Anavo fought for breath. Lowering his chin to his chest, then his shoulder, he struggled to inhale the hurtling air, which came at him too fast to be faced directly. With the town fleeting beneath him, his spread arms split the sky. He shuttled forward on the wind’s volition with the vial in his fist. He could barely inhale, and then there was his new concern that the tarp could split, flinging him into a spin.
The wind swivelled and pushed another way, knocking like a heavy hip against him. His eyes streamed with tears, but his mind was preoccupied, fixated on the river and the possibility of unknotting the ropes before landing so he could tumble deep into the water without the obstruction of wings. So, as he veered, he was not unsettled. He corrected his flight by leaning back against the burden of the current. The wind sighed, preserving his precision, before regrouping and overhauling him. Bracing the ropes against him, the boy rolled through the air. The fabric fluttered, but held. Anavo muscled his left arm down.
With the wind bursting like a wave, Katrina’s son rode the air in swerves over the mesmerized, open-mouthed town.
Once the thunder began cracking, Anavo was cursing. His arms fought to regain his line of flight, but he was unable to prevent a fateful veering or achieve any deceleration. The haven of river fled his line of vision, and the sea was behind him.
When he realized his flight was doomed, he snapped the vial between his teeth and swallowed the liquor so that as he skidded across a series of roofs and the length of a lawn, stopping only once his head split a flowerpot, he was wonderfully drunk.
Only two people were there in the yard when the town’s postal carrier arrived. Vullie cursed and backed away. He pedalled across town and up the mayor’s hill and returned with Mazzu, who circled the mess. The boy extricated one of the wings from a hedge while Vullie turned away from the growing crowd, which was lauding the young corpse as the first of their people to fly.
Atop Vullie’s roof, Mazzu marvelled at the wing. Kneeling over it, he studied the craftsmanship.
Midway through that evening, the people of Baraffo wondered if Anavo had, in fact, been some ill-fated angel. They clustered and debated his fall. “Who did he betray?” someone asked. “And why must angels fall?”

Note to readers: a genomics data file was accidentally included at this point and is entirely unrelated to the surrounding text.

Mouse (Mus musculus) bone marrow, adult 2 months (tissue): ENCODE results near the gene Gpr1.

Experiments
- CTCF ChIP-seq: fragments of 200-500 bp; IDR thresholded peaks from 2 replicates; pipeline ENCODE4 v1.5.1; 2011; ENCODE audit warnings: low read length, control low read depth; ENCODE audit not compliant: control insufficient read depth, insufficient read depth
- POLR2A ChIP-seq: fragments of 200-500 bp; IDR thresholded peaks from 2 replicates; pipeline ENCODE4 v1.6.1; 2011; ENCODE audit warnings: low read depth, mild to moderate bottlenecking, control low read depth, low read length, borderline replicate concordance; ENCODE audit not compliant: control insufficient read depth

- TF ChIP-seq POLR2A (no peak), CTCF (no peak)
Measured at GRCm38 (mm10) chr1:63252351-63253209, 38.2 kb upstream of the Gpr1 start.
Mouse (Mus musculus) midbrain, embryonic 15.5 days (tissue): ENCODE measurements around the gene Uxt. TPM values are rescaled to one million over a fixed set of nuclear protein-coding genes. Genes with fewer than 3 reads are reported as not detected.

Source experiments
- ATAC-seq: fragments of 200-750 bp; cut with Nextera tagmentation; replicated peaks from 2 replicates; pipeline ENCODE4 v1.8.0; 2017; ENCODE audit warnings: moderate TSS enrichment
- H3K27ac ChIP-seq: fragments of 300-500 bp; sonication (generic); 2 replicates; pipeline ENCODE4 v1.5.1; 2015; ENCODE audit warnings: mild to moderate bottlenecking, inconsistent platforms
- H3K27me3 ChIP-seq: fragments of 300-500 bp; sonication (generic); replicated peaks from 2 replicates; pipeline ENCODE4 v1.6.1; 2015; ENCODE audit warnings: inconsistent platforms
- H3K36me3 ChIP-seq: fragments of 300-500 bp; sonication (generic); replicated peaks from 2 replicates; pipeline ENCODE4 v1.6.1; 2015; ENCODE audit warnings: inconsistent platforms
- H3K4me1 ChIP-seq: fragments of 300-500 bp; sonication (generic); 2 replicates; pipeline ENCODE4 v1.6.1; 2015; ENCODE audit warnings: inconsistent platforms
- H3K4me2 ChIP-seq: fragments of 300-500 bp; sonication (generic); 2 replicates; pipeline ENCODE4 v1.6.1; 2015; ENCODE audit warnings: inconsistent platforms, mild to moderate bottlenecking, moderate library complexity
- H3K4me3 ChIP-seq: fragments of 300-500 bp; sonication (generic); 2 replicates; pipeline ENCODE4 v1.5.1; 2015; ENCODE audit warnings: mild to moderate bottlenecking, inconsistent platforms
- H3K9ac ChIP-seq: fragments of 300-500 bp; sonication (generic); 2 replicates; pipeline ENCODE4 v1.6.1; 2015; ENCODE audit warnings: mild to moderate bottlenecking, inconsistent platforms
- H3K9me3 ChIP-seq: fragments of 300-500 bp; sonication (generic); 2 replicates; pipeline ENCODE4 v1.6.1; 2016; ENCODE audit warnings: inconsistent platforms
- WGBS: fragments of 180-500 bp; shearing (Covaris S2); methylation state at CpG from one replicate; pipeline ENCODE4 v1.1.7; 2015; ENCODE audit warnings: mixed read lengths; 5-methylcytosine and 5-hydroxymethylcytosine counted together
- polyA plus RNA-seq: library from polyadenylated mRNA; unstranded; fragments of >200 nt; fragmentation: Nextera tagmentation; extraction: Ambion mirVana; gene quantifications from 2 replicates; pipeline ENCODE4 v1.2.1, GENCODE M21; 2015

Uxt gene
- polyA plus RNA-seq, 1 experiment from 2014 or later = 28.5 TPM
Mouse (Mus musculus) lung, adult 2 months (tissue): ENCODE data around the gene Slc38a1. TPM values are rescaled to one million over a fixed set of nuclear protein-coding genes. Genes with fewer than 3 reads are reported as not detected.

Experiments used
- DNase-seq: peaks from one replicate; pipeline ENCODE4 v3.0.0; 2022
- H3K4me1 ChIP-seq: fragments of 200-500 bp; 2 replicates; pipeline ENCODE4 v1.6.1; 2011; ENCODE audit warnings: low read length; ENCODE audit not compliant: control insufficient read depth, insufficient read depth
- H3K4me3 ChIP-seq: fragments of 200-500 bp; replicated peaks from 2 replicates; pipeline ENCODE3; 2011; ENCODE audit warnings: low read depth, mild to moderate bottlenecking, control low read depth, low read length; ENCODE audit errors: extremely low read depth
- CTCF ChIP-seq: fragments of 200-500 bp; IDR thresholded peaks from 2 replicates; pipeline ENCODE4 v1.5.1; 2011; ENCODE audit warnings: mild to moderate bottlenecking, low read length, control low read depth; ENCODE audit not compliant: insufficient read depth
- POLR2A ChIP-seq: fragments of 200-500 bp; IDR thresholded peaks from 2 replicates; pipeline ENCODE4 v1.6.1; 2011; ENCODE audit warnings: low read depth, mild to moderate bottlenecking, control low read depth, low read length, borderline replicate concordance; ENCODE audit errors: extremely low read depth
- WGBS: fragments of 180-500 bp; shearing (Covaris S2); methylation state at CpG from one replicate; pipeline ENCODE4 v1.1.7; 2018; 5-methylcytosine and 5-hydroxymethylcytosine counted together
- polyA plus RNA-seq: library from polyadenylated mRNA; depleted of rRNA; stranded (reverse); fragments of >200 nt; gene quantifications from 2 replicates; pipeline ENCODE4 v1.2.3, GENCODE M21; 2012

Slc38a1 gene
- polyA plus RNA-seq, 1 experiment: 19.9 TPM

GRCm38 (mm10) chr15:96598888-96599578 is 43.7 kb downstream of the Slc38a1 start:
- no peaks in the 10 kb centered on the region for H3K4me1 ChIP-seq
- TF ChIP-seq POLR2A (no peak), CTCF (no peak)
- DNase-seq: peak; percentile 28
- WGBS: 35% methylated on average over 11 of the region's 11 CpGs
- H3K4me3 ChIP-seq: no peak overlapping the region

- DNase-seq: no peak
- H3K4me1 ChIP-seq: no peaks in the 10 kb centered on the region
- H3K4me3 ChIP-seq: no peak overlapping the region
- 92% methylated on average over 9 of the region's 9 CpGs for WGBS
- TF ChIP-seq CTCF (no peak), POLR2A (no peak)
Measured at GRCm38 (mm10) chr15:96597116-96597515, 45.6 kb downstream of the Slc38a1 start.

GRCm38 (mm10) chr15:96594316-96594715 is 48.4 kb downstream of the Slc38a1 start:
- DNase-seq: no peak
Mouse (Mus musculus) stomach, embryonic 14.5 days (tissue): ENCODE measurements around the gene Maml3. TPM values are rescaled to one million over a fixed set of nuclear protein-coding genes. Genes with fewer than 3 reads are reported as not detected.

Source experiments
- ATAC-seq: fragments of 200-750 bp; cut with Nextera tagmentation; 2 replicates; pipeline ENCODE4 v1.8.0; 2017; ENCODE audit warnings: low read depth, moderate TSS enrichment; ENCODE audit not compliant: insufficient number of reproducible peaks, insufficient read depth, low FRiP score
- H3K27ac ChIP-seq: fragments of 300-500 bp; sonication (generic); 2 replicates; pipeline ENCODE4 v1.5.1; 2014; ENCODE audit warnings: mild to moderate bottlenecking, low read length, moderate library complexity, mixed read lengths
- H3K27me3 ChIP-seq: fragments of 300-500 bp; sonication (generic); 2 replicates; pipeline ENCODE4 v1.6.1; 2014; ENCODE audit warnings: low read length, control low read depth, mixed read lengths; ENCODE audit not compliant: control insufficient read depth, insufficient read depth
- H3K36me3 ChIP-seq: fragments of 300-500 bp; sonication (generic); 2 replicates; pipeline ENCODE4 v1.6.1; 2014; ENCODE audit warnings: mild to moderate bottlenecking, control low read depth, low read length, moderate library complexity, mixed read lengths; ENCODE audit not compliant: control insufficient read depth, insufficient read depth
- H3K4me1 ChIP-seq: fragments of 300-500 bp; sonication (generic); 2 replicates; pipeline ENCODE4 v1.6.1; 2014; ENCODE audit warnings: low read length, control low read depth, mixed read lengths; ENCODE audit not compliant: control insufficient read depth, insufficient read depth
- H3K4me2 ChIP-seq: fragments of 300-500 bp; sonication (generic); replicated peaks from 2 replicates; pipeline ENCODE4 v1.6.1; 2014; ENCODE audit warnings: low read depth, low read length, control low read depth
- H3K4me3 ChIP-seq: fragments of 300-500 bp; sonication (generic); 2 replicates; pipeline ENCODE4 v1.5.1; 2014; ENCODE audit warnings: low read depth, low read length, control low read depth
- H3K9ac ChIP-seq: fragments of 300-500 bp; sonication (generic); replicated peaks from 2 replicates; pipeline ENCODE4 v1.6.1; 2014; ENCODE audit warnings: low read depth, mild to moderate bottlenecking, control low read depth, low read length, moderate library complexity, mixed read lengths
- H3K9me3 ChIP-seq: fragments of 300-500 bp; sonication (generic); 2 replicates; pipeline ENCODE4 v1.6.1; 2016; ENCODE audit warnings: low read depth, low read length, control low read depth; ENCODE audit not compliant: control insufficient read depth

“Where else will we one day go?” another man asked, raising his eyes to the stars.
Katrina’s marriage dissolved. Those near her, thinking they were doing good, amused her with stories, philosophies of chance and mortality, distracting pleasures, sang songs of consolation, tempted her to swim, but they failed to unbutton her from her unbearable coat of sorrow. She cried for weeks, saying nothing at all while her son’s life story was reshaped by the buoyantly chatty town. While deep in grief, Anavo’s life morphed into a town-wide lesson promoting reasonable limits and the importance of laughing off one’s own ambition. Katrina, meanwhile, wept without control.
Without any place to be downcast, Katrina fled inward. She swallowed her parables and retreated from her circle. Life, she was sure, lacked solace. She had nothing to say to anyone. She reduced her activities to her life’s most basic functions and completed only those tasks that were required, so, a year later, when a ponderously large man named Bhara was introduced to her, she was a woman of no pretense or enthusiasm. She dressed in muted clothes, wore no adornments, and her manner had neither aggrandizement nor humility. She presented herself factually, accurately, and her talking was not strained by drama, emotions, or comedy. Listening to her, Bhara found her remarkable: She was perfectly impartial. Her perceptions enthralled him. Leaning forward in a chair that looked far too small for him, Bhara did not interject or tell counter-stories. He was charmed. He held her hands. He never thought he would meet someone so placid, even, and pure.